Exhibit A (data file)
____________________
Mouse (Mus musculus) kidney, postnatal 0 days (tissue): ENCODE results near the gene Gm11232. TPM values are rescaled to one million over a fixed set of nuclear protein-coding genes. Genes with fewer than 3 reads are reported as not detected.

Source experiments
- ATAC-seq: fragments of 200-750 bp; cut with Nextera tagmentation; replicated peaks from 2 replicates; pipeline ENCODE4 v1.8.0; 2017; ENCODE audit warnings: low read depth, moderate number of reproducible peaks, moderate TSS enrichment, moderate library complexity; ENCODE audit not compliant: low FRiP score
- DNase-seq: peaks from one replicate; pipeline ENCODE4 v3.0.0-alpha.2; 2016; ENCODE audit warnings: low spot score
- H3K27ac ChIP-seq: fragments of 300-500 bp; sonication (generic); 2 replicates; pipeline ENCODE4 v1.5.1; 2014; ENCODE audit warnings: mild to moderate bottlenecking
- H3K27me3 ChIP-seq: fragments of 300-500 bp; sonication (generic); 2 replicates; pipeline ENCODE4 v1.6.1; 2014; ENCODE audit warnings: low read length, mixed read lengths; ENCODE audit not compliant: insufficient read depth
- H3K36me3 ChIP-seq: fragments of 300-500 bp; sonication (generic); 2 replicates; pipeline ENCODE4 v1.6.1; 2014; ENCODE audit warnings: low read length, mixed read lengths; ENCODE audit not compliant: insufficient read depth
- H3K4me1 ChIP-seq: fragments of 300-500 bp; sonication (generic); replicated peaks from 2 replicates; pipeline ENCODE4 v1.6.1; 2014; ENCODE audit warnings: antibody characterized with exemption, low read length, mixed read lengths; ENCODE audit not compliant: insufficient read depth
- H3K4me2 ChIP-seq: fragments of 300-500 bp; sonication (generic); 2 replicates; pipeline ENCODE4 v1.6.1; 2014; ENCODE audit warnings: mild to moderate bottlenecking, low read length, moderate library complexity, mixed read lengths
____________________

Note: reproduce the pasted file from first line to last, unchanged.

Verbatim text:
Mouse (Mus musculus) kidney, postnatal 0 days (tissue): ENCODE results near the gene Gm11232. TPM values are rescaled to one million over a fixed set of nuclear protein-coding genes. Genes with fewer than 3 reads are reported as not detected.

Source experiments
- ATAC-seq: fragments of 200-750 bp; cut with Nextera tagmentation; replicated peaks from 2 replicates; pipeline ENCODE4 v1.8.0; 2017; ENCODE audit warnings: low read depth, moderate number of reproducible peaks, moderate TSS enrichment, moderate library complexity; ENCODE audit not compliant: low FRiP score
- DNase-seq: peaks from one replicate; pipeline ENCODE4 v3.0.0-alpha.2; 2016; ENCODE audit warnings: low spot score
- H3K27ac ChIP-seq: fragments of 300-500 bp; sonication (generic); 2 replicates; pipeline ENCODE4 v1.5.1; 2014; ENCODE audit warnings: mild to moderate bottlenecking
- H3K27me3 ChIP-seq: fragments of 300-500 bp; sonication (generic); 2 replicates; pipeline ENCODE4 v1.6.1; 2014; ENCODE audit warnings: low read length, mixed read lengths; ENCODE audit not compliant: insufficient read depth
- H3K36me3 ChIP-seq: fragments of 300-500 bp; sonication (generic); 2 replicates; pipeline ENCODE4 v1.6.1; 2014; ENCODE audit warnings: low read length, mixed read lengths; ENCODE audit not compliant: insufficient read depth
- H3K4me1 ChIP-seq: fragments of 300-500 bp; sonication (generic); replicated peaks from 2 replicates; pipeline ENCODE4 v1.6.1; 2014; ENCODE audit warnings: antibody characterized with exemption, low read length, mixed read lengths; ENCODE audit not compliant: insufficient read depth
- H3K4me2 ChIP-seq: fragments of 300-500 bp; sonication (generic); 2 replicates; pipeline ENCODE4 v1.6.1; 2014; ENCODE audit warnings: mild to moderate bottlenecking, low read length, moderate library complexity, mixed read lengths